Once it was explained how the stars were a spiritual practice, providing a word to focus on or pray over that might help one listen more intently to the Spirit’s whisper to them, folks became more interested. Dunn still remembers how her 2019 word, “poetry,” led her to be less didactic in her preaching and more poetic.

When 2020 rolled around, Dunn heard words from the congregants that made her creative soul joyful: “Can we do this again?” She began putting a list of words together, which in itself was an “interesting” process — an unexpected spiritual moment for Dunn. “What words did the congregation need to hear?” she wondered. “What words would address the church’s context or what was happening in the world?” Dunn then turned to the Bible for words that evoked spiritual growth and grappling. “ ‘Wrestle,’ as in Jacob wrestling with the angel, was a good word,” she said. Dunn also invited the congregation to submit words.

No one, though, could ever expect just how prophetic the 2020 Epiphany star words would be, especially for their pastor.

God is speaking

“‘Show’? Really?” Dunn asked herself. She didn’t remember putting that into the star word mix. Yet here it was in her hand. It was hers now. “‘What a dumb word,’ I thought,” said Dunn. But she didn’t do a star swap as some people were inclined to do when they weren’t “feeling” their word. Glass strongly advises not swapping stars. “I tell people to trust the word they choose. The words that have spoken to me the most have been the ones I wanted to throw back,” she said. 

Dunn kept her star, grudgingly taping it to the glass frame in her office that held her seminary degree. “I might not have liked it, but I kept the word front and center,” she said.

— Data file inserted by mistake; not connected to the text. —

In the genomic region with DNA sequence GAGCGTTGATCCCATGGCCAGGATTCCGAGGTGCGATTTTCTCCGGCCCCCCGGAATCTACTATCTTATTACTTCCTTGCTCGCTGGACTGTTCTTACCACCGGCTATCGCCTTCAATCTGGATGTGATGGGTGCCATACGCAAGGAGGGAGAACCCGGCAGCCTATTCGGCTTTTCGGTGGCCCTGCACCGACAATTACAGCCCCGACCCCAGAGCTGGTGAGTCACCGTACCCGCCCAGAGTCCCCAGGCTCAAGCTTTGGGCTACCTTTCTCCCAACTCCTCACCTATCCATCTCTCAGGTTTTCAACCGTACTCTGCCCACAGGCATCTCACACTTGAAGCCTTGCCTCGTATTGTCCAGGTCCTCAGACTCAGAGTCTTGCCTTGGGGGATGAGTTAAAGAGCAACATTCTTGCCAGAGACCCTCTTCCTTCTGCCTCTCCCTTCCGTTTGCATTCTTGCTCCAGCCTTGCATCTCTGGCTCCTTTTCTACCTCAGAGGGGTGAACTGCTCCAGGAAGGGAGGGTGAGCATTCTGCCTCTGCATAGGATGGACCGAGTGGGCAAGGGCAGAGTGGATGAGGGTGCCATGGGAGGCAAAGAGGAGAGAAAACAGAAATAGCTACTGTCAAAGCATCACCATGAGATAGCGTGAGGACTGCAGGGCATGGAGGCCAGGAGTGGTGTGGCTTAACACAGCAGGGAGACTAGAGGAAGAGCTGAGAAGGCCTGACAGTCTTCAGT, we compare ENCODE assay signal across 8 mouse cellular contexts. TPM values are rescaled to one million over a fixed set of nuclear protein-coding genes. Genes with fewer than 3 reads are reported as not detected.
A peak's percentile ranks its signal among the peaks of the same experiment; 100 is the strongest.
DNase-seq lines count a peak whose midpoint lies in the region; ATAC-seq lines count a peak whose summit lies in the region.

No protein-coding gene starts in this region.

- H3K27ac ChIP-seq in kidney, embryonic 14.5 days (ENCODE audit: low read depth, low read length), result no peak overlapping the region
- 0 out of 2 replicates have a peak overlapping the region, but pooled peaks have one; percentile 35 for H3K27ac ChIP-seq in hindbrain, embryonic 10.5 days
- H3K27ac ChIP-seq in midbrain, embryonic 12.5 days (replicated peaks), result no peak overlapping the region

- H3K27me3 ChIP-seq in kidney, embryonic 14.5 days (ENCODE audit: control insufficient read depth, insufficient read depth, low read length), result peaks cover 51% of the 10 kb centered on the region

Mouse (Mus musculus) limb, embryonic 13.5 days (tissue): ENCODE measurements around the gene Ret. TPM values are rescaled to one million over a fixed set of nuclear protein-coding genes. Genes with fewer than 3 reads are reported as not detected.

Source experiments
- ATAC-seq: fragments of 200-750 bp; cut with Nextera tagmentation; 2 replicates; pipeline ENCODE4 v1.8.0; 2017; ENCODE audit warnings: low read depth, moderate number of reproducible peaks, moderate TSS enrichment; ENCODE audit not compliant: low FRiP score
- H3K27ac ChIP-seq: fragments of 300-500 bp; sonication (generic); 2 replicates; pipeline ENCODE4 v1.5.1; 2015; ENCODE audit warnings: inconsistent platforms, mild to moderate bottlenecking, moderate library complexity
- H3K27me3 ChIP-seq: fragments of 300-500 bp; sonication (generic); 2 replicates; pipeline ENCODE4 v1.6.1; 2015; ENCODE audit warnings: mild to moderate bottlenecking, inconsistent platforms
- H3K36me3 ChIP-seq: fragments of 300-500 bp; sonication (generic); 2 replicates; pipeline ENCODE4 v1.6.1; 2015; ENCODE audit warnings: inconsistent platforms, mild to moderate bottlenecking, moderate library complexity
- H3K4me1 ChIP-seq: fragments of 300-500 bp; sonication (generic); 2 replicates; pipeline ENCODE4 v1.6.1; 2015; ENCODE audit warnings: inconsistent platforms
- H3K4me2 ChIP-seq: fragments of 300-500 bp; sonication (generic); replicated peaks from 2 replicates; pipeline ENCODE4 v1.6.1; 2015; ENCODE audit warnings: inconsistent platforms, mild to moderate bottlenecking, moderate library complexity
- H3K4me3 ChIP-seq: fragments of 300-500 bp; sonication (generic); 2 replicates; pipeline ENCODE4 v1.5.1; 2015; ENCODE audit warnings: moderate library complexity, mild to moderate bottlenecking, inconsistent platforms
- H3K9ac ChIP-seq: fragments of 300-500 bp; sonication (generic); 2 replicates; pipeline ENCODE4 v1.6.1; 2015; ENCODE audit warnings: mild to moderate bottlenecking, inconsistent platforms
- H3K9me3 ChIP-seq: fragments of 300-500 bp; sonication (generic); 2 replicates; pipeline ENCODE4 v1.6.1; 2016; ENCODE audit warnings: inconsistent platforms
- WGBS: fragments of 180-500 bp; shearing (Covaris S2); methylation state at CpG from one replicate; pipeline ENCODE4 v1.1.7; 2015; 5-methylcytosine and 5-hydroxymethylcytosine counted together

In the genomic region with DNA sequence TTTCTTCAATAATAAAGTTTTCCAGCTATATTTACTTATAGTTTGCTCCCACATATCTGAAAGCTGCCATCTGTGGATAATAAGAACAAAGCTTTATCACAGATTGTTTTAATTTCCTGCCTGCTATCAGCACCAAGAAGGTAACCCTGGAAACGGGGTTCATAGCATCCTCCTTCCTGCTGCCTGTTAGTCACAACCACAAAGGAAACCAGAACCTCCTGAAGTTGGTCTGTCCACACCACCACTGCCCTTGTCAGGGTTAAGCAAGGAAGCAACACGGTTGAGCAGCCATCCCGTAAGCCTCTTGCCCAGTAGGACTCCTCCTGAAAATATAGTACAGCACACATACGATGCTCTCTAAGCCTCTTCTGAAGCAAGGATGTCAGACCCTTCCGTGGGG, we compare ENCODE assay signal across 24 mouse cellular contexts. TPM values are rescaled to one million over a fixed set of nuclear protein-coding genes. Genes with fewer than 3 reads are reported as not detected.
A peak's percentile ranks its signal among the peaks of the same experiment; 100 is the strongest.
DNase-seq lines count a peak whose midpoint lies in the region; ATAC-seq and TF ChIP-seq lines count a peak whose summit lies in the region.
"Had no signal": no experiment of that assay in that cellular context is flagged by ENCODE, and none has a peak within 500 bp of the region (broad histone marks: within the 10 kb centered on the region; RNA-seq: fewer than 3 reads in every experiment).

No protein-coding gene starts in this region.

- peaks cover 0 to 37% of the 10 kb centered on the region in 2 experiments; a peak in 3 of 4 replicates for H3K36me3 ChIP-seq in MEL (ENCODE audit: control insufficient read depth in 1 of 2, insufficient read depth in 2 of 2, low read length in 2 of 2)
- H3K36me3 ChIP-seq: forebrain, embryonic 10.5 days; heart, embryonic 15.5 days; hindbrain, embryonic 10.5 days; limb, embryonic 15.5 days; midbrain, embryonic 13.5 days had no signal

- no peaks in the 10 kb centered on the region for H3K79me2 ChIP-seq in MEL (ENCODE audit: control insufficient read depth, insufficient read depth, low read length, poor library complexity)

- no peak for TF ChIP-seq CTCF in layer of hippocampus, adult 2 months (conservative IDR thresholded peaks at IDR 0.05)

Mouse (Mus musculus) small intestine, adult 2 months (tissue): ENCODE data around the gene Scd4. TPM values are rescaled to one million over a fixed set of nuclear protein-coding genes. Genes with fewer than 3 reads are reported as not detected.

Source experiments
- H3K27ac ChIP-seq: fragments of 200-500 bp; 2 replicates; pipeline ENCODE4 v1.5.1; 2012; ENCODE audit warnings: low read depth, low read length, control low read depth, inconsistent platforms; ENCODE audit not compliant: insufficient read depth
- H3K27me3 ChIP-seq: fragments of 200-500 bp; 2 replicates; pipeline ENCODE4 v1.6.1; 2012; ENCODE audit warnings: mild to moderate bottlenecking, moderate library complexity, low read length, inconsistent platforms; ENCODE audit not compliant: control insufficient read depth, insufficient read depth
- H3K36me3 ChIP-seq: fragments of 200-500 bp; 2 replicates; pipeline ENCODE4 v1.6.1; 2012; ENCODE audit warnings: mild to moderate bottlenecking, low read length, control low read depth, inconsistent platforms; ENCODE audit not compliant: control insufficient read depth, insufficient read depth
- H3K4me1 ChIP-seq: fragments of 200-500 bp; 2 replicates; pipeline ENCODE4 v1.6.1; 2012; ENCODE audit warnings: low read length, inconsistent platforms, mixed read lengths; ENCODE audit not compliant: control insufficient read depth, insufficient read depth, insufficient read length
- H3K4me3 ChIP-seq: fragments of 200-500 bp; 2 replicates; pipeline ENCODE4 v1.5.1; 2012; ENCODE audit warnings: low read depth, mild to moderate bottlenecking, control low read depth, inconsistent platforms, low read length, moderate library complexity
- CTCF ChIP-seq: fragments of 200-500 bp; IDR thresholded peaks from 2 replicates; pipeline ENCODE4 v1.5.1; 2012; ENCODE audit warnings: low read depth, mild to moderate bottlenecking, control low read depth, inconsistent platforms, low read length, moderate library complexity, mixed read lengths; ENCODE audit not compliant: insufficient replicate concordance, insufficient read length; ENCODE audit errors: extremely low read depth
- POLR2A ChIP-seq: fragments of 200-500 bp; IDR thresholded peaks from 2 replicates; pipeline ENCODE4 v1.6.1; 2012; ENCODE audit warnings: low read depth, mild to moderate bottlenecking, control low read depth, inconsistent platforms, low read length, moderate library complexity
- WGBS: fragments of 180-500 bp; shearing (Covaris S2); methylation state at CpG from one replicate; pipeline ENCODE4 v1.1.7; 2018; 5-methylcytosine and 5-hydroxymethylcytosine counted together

At the time, Dunn was gearing up for 2020 to be a year of theological study, a time to immerse with books, books and more books. But before she could even turn a page, a new chapter was about to be written in her life, in the life of her congregation and in the lives of millions worldwide.

The COVID-19 virus was in the United States. By March, churches could no longer safely meet in person and had to quickly adapt to digital ministry. Dunn found herself setting up a studio in her home to continue Christian education classes for the children of White Plains Presbyterian. Trained in Godly Play, an educational approach that tells the Scripture story through play pieces, Dunn began streaming her lessons for all to watch.

In the frenzy to shift from in-person worship to online services, on top of the anxiety added to a pastor in terms of how to connect with families, children and teens when meeting face-to-face was not an option, Dunn didn’t have time to think about the star she held in her hand a few months back. Epiphany seemed like a lifetime ago, she said. It wasn’t until October that her star word became clear to her.

Dunn had just returned to her church office after being gone many months. She sat at her desk and recognized that she had been feeling down. “At that time, it had been six months of doing online ministry. Was this the future? Was this the new norm?” She looked up and there was her Epiphany star taped to the glass frame staring back at her: “show.” The word she disliked so much shone brightly with meaning. “That’s exactly what I had been doing in 2020. I was called to ‘show’ the Bible stories, to create videos, inviting people to experience Godly Play. I found myself reading books to children online,” said Dunn.